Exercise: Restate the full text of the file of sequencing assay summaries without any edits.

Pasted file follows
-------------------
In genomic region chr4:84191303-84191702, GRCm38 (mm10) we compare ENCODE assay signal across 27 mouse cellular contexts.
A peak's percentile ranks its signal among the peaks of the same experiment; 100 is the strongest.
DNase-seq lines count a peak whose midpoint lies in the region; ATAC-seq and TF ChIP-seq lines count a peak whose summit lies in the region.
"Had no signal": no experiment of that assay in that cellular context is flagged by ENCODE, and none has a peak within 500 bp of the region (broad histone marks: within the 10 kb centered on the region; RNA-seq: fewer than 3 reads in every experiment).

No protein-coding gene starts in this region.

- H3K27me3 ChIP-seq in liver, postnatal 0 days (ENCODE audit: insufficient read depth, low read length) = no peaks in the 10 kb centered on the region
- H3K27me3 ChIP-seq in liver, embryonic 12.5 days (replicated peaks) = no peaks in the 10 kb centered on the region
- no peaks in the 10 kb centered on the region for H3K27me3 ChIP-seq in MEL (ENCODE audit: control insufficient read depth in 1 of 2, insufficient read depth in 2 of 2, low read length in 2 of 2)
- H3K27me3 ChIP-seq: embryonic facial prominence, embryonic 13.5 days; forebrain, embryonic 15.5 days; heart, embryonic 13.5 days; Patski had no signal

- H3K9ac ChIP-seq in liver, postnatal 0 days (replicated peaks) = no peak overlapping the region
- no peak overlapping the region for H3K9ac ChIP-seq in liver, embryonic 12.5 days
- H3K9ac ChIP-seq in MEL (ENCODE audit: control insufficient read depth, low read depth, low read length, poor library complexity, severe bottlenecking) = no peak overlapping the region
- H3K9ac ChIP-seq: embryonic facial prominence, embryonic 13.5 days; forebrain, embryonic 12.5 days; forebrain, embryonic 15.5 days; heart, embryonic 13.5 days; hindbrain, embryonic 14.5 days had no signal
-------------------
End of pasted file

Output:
In genomic region chr4:84191303-84191702, GRCm38 (mm10) we compare ENCODE assay signal across 27 mouse cellular contexts.
A peak's percentile ranks its signal among the peaks of the same experiment; 100 is the strongest.
DNase-seq lines count a peak whose midpoint lies in the region; ATAC-seq and TF ChIP-seq lines count a peak whose summit lies in the region.
"Had no signal": no experiment of that assay in that cellular context is flagged by ENCODE, and none has a peak within 500 bp of the region (broad histone marks: within the 10 kb centered on the region; RNA-seq: fewer than 3 reads in every experiment).

No protein-coding gene starts in this region.

- H3K27me3 ChIP-seq in liver, postnatal 0 days (ENCODE audit: insufficient read depth, low read length) = no peaks in the 10 kb centered on the region
- H3K27me3 ChIP-seq in liver, embryonic 12.5 days (replicated peaks) = no peaks in the 10 kb centered on the region
- no peaks in the 10 kb centered on the region for H3K27me3 ChIP-seq in MEL (ENCODE audit: control insufficient read depth in 1 of 2, insufficient read depth in 2 of 2, low read length in 2 of 2)
- H3K27me3 ChIP-seq: embryonic facial prominence, embryonic 13.5 days; forebrain, embryonic 15.5 days; heart, embryonic 13.5 days; Patski had no signal

- H3K9ac ChIP-seq in liver, postnatal 0 days (replicated peaks) = no peak overlapping the region
- no peak overlapping the region for H3K9ac ChIP-seq in liver, embryonic 12.5 days
- H3K9ac ChIP-seq in MEL (ENCODE audit: control insufficient read depth, low read depth, low read length, poor library complexity, severe bottlenecking) = no peak overlapping the region
- H3K9ac ChIP-seq: embryonic facial prominence, embryonic 13.5 days; forebrain, embryonic 12.5 days; forebrain, embryonic 15.5 days; heart, embryonic 13.5 days; hindbrain, embryonic 14.5 days had no signal